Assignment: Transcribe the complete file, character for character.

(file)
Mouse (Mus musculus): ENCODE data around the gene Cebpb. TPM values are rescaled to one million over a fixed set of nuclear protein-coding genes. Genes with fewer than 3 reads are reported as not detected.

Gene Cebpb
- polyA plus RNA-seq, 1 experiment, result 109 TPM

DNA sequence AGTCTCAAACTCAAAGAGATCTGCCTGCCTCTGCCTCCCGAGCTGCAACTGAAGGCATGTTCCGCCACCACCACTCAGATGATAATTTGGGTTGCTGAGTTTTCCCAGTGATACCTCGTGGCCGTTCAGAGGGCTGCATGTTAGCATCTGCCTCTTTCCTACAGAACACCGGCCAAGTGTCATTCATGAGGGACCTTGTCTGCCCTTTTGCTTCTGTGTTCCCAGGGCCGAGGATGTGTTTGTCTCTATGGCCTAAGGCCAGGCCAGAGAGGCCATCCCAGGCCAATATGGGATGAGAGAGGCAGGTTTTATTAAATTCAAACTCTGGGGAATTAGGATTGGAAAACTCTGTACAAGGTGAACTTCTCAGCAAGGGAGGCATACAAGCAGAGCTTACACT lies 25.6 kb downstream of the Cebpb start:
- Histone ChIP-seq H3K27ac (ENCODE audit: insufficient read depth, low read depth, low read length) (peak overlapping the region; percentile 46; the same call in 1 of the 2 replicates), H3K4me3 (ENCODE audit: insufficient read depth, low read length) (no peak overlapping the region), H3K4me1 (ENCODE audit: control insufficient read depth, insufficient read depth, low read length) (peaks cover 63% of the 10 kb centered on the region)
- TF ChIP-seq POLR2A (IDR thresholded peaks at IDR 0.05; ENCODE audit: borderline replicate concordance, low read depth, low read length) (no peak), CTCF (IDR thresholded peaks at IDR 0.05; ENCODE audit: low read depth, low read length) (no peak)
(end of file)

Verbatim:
Mouse (Mus musculus): ENCODE data around the gene Cebpb. TPM values are rescaled to one million over a fixed set of nuclear protein-coding genes. Genes with fewer than 3 reads are reported as not detected.

Gene Cebpb
- polyA plus RNA-seq, 1 experiment, result 109 TPM

DNA sequence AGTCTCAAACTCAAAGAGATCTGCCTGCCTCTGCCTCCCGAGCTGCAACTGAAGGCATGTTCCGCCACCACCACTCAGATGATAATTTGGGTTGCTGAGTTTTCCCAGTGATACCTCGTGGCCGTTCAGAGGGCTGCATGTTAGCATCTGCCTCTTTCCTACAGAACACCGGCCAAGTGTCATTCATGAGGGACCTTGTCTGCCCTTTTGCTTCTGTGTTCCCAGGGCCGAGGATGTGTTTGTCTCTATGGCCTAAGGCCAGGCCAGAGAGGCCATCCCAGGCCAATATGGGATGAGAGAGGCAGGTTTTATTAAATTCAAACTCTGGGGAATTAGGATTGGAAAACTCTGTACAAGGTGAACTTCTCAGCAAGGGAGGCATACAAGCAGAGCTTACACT lies 25.6 kb downstream of the Cebpb start:
- Histone ChIP-seq H3K27ac (ENCODE audit: insufficient read depth, low read depth, low read length) (peak overlapping the region; percentile 46; the same call in 1 of the 2 replicates), H3K4me3 (ENCODE audit: insufficient read depth, low read length) (no peak overlapping the region), H3K4me1 (ENCODE audit: control insufficient read depth, insufficient read depth, low read length) (peaks cover 63% of the 10 kb centered on the region)
- TF ChIP-seq POLR2A (IDR thresholded peaks at IDR 0.05; ENCODE audit: borderline replicate concordance, low read depth, low read length) (no peak), CTCF (IDR thresholded peaks at IDR 0.05; ENCODE audit: low read depth, low read length) (no peak)